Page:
On June 21, 2023, the New York State Assembly passed legislation carried by Deborah Glick, Chair of the Committee on Environmental Conservation to ban wildlife killing contests in New York State. This bill was passed by the State Senate in early June, carried by Senator Timothy Kennedy. If the legislation is signed into law by Governor Kathy Hochul as expected, New York State will become the ninth state to ban wildlife killing contests. [Read more…] about State Legislature Passes Bill Banning Wildlife Killing Contests
To survive the cold of winter, some animals take advantage of protected habitats, such as wooded areas or under a blanket of insulating snow. Ruffed grouse, for example, fly into piles of loose snow and create roosting cavities to rest in when not foraging. Mice and other small mammals remain active in tunnels under the snow. [Read more…] about How Animals Stay Warm In Winter
The Adirondack Council’s Forever Adirondacks Campaign Director Aaron Mair was recently in Egypt for the COP27 climate meeting. Mair said it was great to hear from Indigenous communities, but also noted that this COP meeting was highly attended by non-renewable energy concerns. But Mair came back more determined to have a positive impact on the climate change front. [Read more…] about Adirondack Conservation News: 5 Things You Should Know
Last month, genetic testing confirmed that a canid killed by a hunter in Otsego County in 2021 was a wolf. The New York State Department of Conservation (DEC) has documented a few wolves and wolf hybrids over the last 20 years in New York.
In most cases, analyses indicated these animals were released from captivity, but wild wolves are present in portions of Ontario and Quebec, and it is possible for these animals to travel into New York. [Read more…] about Coyote or Wolf? Learn to Spot The Difference
Adirondack Council has called upon the NYS Dept. Environmental Conservation to drop a previously announced plan to remove the gray wolf from New York’s endangered species list. [Read more…] about Advocates Urge NY Officials Not To Remove Wolf From Endangered Species List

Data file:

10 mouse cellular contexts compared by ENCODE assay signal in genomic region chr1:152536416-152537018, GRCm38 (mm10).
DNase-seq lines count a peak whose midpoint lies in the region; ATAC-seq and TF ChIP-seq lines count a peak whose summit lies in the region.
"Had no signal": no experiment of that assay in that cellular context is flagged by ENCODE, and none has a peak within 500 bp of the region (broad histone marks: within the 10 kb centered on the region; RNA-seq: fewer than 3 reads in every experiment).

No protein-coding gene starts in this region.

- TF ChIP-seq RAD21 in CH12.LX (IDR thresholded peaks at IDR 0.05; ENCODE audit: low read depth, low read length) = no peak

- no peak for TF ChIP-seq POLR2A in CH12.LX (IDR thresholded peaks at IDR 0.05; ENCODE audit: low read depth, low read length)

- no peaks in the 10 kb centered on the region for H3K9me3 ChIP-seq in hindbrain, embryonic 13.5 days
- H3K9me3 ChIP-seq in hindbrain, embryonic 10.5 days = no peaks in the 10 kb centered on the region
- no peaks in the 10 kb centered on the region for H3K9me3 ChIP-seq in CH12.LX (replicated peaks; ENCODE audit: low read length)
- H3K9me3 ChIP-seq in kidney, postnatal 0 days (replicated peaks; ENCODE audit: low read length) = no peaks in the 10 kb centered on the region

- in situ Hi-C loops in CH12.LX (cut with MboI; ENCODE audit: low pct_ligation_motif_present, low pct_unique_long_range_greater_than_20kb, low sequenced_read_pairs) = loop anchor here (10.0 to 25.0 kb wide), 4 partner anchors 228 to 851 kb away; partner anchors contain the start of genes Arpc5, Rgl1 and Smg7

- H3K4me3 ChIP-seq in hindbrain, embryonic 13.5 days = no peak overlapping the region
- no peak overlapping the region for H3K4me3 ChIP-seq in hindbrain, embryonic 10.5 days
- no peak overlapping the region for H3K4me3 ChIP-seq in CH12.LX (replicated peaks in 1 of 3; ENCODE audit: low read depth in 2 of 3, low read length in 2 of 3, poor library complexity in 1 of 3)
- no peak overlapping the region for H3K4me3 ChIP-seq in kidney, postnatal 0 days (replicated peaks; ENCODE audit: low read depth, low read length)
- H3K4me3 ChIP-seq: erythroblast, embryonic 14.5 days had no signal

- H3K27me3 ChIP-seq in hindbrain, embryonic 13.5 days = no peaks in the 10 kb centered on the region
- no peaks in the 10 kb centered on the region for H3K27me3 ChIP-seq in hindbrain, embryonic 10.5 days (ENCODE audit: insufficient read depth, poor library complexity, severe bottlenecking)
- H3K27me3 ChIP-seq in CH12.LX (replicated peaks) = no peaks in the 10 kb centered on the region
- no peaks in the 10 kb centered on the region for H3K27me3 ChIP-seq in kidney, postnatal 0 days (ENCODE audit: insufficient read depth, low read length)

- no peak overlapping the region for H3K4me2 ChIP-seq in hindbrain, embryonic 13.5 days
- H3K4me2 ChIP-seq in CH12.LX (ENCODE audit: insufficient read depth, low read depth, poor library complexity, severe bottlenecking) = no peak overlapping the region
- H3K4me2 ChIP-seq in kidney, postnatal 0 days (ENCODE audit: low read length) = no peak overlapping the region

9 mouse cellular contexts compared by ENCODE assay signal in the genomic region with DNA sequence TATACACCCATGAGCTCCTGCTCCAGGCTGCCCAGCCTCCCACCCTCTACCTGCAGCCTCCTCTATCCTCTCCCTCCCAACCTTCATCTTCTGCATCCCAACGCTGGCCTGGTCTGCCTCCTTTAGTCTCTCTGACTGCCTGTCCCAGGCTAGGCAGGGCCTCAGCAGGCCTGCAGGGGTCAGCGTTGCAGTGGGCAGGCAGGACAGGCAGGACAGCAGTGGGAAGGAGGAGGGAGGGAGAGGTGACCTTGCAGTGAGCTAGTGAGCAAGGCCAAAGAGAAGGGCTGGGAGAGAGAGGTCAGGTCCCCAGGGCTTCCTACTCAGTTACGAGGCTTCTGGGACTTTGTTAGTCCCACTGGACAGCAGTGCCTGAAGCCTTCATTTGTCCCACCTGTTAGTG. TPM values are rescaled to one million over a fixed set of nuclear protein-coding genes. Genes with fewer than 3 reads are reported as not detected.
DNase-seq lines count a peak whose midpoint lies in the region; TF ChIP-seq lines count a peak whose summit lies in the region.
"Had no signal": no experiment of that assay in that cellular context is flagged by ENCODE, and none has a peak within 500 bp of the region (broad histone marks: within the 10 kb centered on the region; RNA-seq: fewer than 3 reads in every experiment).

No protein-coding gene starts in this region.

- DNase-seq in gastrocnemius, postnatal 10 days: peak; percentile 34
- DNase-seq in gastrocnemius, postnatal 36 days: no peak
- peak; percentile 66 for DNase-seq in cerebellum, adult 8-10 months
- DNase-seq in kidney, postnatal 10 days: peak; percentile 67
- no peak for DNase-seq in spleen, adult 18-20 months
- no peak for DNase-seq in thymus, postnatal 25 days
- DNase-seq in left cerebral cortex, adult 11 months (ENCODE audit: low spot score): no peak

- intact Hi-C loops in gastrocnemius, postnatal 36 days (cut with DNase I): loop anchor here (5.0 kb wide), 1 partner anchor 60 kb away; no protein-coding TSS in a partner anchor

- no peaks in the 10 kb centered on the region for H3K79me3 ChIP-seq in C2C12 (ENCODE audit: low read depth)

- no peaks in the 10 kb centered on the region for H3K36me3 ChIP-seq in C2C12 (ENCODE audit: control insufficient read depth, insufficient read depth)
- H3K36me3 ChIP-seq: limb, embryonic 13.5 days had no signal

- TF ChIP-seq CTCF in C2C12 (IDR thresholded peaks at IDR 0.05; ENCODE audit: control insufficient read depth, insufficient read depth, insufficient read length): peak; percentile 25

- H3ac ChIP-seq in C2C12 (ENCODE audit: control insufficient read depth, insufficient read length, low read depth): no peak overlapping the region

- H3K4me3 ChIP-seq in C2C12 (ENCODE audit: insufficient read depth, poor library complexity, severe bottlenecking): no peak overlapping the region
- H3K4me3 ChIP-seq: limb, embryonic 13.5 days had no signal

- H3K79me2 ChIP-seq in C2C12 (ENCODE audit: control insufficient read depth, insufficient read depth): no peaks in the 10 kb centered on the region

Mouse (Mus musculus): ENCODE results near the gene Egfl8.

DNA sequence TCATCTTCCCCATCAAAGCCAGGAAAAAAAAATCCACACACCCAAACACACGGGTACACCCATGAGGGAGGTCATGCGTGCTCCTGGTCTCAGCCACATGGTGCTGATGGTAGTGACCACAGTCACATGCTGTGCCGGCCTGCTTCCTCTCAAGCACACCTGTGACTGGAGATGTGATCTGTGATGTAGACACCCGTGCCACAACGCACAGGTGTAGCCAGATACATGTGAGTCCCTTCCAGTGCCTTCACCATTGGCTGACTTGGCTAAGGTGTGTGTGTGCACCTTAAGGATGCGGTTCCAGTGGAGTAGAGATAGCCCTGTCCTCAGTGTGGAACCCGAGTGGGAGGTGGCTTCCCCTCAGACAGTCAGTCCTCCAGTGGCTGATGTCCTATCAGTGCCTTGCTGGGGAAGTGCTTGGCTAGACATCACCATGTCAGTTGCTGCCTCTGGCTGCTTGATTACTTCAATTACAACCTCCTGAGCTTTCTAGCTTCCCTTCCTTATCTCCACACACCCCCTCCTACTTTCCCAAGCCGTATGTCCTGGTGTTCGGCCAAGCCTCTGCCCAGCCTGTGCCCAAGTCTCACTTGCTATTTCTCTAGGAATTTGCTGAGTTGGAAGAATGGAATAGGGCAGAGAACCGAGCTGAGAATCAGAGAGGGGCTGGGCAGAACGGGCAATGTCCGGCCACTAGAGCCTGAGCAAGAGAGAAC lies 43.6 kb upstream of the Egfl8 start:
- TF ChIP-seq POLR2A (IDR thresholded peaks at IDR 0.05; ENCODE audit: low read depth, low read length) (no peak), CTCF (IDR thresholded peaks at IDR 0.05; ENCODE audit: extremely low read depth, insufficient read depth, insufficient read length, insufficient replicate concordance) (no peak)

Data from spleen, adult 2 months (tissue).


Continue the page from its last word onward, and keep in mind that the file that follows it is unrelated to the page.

On September 21st, 2022, after a second independent DNA study confirmed that the wolf killed outside of Cooperstown, in Otsego County, NY, was really a wolf, the NYS Department of Environmental Conservation (DEC) reversed course and announced the wolf was indeed a wolf.
DEC had been calling the Cooperstown wolf a coyote since it examined the dead animal in December 2021 and conducted a DNA study in early 2022. DEC publicly called the wolf a coyote in July in many news reports, after the release of an independent DNA study by Trent University in Canada, organized by the Northeast Ecological Recovery Society (NERS).
The Trent University DNA analysis found that the Cooperstown wolf had 98% wolf genes. [Read more…] about DEC: Animal Killed By Hunter In Cooperstown Was A Wolf
The plot continues to thicken around the killing of an 85-pound wolf near Cooperstown in December of 2021 and the response by the Department of Environmental Conservation (DEC).
Under state and federal law, a wolf that wanders into New York State is protected under the Endangered Species Act. The wolf shot near Cooperstown by a coyote hunter clearly enjoyed no such protections. [Read more…] about 38 Groups Call On DEC To Protect Wolves in New York State
Jack Sheppard came to the Fulton Chain region of the Western Adirondacks after roaming the West as a youth and then served in the Union Army during the Civil War.
These experiences equipped Sheppard with the knowledge, skills, and social network to become a successful guide and enabled him to shift his occupation from guide to innkeeper, to builder, to businessman. He never married or raised a family, but when he left the Adirondacks in 1892 he left behind a long list of devoted friends that reads like a virtual who’s who of Adirondack history. [Read more…] about Jack Sheppard: Civil War Vet, Panther Hunter, Adirondack Guide & Steamboat Operator
Wild Predator Attacks
What’s the chance that you will
be attacked by a wild predator?
Slim. Attacks are so rare each one
rates its own listing on Wikipedia.
If the 20th Century was an indicator,
you’ll more likely die domestically.
Black bears, wolves, and mountain lions
killed fewer Americans than lightning,
bathtub drownings, or getting crushed
underneath falling vending machines.
The most recent reported black bear
attack in the Adirondack Mountains
(2018) came when a man hospitalized
after his ATV crashed lied, reporting
how he had fought off a black bear.
As the sunset colors fade from purple to black an eerie sound breaks the forest calm. It is not the long, low, slow howling of wolves that can be heard further north, but the group yip-howl of coyotes: short howls that often rise and fall in pitch, punctuated with staccato yips, yaps, and barks. [Read more…] about Coyotes: Decoding Their Yips, Barks, and Howls